Kirsten Johnson documents the slow loss of her father to Alzheimer’s disease
Dir: Kirsten Johnson. US. 2020. 89mins
A daughter memorialises her father while he’s still alive in Kirsten Johnson’s powerfully moving Dick Johnson Is Dead. Filming her octogenarian dad as Alzheimer’s takes hold, the director and cinematographer offers an intimate portrait of both their loving relationship and their growing acknowledgement that — either because of his mental decline or actual death — they will soon be separated. This documentary sports fantastical digressions in which Johnson crafts fictional scenarios of how her father could die — starring Dick himself — but the movie’s light-hearted tone merely holds at bay the tears that will be shed by the filmmaker and viewers.
Johnson’s deeply compassionate, even hopeful tone could be a balm for her fellow grievers
Screening as part of CPH:DOX, this Netflix film premiered at Sundance, where it received a special jury prize for Innovation in Nonfiction Storytelling, and indeed Dick Johnson Is Dead’s clever, life-affirming approach to inherently gloomy subject material should help it find an audience. For those who have watched loved ones fight a losing battle with Alzheimer’s, the movie might seem unappealing, but Johnson’s deeply compassionate, even hopeful tone could be a balm for her fellow grievers.
Early on through voiceover, Johnson explains how close she is to her father C. Richard ’Dick’ Johnson, a Seattle psychiatrist who has been struggling in recent times with Alzheimer’s. Making the difficult decision to move Dick from their family home so that he can live with Johnson and her young children in New York, she films his mental deterioration while also staging scripted sequences in which her dad dies through random accidents — or is in Heaven enjoying the afterlife.
A long-time documentary cinematographer who in 2016’s Cameraperson reflected on the footage she’s shot over the years, Johnson reminiscences in another way in her new film, grappling with the loss of someone she describes as her best friend. We don’t doubt her claim: Dick Johnson Is Dead features multiple warm interactions between the director and her father, and their charming, easy-going rapport is one of the documentary’s core strengths. But as pleasurable as it is to watch their exchanges — with Johnson usually behind the camera — there’s an undeniable poignancy attached since we (and they) know that Dick will only deteriorate.
Maybe that’s why Johnson is so intent on filming Dick, wanting as much footage as possible. (As we’ll learn, her dedication to this task is, in part, a way to assuage her guilt for not filming much of her mother, who also suffered from Alzheimer’s and died about a decade ago.) In her voiceover, Johnson tries to bear witness to the man he was — a sweet, gentle father and husband who always believed in living in the moment. Subdued but noticeable emotion comes across in this narration, and her restraint only makes the obvious sadness that much more crushing.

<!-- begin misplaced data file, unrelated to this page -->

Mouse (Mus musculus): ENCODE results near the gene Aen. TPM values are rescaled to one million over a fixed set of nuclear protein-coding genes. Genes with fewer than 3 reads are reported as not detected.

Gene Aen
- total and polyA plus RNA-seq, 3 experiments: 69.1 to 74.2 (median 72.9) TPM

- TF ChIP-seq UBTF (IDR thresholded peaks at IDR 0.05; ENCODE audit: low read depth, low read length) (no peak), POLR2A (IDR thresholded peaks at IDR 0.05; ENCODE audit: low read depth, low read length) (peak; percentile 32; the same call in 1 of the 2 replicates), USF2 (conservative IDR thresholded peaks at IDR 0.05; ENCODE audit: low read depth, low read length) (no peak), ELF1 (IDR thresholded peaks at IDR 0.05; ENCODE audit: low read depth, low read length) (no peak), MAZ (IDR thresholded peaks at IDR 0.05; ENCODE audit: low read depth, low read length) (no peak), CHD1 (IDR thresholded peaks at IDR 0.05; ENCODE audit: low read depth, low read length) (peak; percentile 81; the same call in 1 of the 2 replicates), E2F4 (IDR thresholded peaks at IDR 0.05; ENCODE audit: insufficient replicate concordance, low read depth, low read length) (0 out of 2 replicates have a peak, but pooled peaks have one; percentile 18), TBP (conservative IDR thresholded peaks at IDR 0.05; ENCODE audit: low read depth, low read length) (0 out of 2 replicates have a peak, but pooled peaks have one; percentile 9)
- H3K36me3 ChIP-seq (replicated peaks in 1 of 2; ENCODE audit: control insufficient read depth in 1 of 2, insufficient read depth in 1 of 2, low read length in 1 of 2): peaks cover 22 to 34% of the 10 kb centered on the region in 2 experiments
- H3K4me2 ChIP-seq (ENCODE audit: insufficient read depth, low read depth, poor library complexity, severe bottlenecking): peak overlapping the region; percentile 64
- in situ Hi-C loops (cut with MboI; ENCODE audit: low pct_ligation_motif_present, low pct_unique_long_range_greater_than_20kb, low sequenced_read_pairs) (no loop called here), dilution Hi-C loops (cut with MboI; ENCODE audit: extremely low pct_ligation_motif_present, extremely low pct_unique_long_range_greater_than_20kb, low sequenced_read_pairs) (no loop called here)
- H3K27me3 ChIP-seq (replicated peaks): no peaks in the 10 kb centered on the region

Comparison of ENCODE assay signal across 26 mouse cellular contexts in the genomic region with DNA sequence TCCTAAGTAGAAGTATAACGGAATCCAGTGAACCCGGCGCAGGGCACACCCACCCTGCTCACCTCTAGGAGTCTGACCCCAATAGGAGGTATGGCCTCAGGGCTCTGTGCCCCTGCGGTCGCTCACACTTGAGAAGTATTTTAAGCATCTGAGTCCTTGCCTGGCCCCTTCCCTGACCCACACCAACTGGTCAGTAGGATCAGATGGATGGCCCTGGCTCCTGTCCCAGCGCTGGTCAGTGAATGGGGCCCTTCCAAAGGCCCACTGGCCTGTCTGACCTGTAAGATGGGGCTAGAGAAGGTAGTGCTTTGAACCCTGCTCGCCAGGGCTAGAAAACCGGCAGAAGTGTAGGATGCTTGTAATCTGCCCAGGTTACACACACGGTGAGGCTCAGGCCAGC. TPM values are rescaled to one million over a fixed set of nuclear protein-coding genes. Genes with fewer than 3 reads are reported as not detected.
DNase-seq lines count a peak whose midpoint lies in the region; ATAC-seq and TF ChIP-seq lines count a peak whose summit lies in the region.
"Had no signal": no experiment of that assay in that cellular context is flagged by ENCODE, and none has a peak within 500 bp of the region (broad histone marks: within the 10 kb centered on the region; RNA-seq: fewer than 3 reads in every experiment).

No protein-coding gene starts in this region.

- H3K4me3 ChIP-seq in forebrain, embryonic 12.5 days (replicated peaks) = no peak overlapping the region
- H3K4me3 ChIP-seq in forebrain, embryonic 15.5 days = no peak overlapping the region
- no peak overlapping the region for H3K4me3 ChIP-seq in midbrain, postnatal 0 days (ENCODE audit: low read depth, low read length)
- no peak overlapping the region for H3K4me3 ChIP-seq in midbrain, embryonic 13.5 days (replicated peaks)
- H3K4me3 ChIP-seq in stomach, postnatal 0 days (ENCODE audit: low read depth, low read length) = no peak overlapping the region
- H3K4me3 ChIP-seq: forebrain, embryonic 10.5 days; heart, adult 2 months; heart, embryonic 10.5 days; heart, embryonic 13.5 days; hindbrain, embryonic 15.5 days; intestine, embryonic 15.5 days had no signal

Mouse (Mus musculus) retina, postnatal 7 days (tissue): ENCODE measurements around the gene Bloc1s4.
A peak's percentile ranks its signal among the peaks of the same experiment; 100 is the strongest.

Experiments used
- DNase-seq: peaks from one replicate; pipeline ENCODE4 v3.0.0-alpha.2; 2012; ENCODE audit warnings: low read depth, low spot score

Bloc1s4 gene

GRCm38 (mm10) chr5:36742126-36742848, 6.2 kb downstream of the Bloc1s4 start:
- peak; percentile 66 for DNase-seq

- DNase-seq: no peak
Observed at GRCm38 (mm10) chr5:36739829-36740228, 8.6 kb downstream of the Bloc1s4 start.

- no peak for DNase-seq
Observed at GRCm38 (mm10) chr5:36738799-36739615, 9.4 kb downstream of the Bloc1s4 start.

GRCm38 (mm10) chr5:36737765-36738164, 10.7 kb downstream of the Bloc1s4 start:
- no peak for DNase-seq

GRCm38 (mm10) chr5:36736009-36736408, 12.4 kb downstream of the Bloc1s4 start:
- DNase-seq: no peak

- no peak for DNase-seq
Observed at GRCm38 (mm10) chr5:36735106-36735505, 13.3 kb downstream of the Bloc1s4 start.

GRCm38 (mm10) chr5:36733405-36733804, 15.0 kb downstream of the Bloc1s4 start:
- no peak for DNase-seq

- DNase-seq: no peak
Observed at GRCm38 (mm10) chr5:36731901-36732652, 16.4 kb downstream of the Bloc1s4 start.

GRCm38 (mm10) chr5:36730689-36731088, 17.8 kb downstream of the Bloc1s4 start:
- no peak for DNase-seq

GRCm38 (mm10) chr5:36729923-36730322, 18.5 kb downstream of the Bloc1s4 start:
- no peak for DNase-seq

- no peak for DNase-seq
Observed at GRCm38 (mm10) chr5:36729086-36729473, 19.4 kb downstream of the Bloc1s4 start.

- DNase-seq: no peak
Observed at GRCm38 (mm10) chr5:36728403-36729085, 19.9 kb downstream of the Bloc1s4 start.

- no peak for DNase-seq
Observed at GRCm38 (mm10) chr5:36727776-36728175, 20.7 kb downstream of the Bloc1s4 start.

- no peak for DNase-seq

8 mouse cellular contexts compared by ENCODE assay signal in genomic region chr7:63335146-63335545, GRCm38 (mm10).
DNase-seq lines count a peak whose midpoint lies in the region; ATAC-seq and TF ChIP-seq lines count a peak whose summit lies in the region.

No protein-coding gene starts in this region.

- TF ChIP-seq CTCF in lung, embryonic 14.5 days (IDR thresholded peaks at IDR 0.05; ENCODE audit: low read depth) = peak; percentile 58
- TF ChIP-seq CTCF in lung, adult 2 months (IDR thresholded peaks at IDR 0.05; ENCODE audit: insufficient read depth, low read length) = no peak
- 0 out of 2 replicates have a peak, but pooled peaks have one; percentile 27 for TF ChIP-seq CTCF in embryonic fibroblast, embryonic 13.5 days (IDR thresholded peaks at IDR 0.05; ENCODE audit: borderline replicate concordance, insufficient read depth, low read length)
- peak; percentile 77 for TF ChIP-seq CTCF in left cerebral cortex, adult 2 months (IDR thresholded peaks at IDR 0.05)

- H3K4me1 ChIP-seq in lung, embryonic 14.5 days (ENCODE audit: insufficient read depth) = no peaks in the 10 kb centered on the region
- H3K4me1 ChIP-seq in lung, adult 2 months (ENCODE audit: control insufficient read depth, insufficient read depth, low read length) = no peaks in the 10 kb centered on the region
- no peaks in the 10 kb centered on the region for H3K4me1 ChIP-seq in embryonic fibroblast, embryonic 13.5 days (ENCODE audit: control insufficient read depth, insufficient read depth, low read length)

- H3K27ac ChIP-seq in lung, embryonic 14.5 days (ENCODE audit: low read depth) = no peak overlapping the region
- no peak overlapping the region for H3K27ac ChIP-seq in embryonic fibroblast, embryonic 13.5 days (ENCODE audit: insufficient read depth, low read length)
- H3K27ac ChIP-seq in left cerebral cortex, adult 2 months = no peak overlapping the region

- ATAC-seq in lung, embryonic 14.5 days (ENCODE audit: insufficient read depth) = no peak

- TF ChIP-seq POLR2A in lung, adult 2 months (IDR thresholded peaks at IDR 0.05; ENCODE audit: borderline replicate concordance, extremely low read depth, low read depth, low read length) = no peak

Perhaps as a way to add some barbed levity to the proceedings, Dick Johnson Is Dead occasionally segues into these surreal scenarios in which Dick (with the help of stunt doubles) acts out his own death. He’s crushed by a falling air conditioner, tumbles down a flight of stairs, and is struck by a careless construction worker. Other fictional scenarios are manufactured — including brief visits to Heaven — and while they help ensure that Dick Johnson Is Dead isn’t too sombre, the playacting can sometimes feel cutesy or redundant. With that said, for Johnson (and maybe her father) these digressions are clearly therapeutic — a way to talk around the insurmountable sorrow in which they find themselves.
The film is a quiet marvel of astute, intuitive editing courtesy of acclaimed documentary editor Nels Bangerter (who is credited as a co-writer alongside Johnson). While Dick Johnson Is Dead unspools in a generally chronological manner, Johnson deftly moves between past, present and fantasy, turning what might seem like a stream-of-consciousness piece into a focused treatise on family, love and the pain of saying goodbye. Along the way, the documentary also subtly explores the limits of nonfiction to tell this story — how chronicling a person with a camera is, in its own way, an imperfect form of memory. It’s a valid point, but as Dick Johnson Is Dead argues persuasively, imperfect forms are all we have when we’re trying to hold onto those who mean so much to us.
Production company: Big Mouth Productions
Worldwide distribution: Netflix
Producers: Kirsten Johnson, Katy Chevigny, Marilyn Ness
Screenplay: Nels Bangerter & Kirsten Johnson
Editing: Nels Bangerter
Cinematography: Kirsten Johnson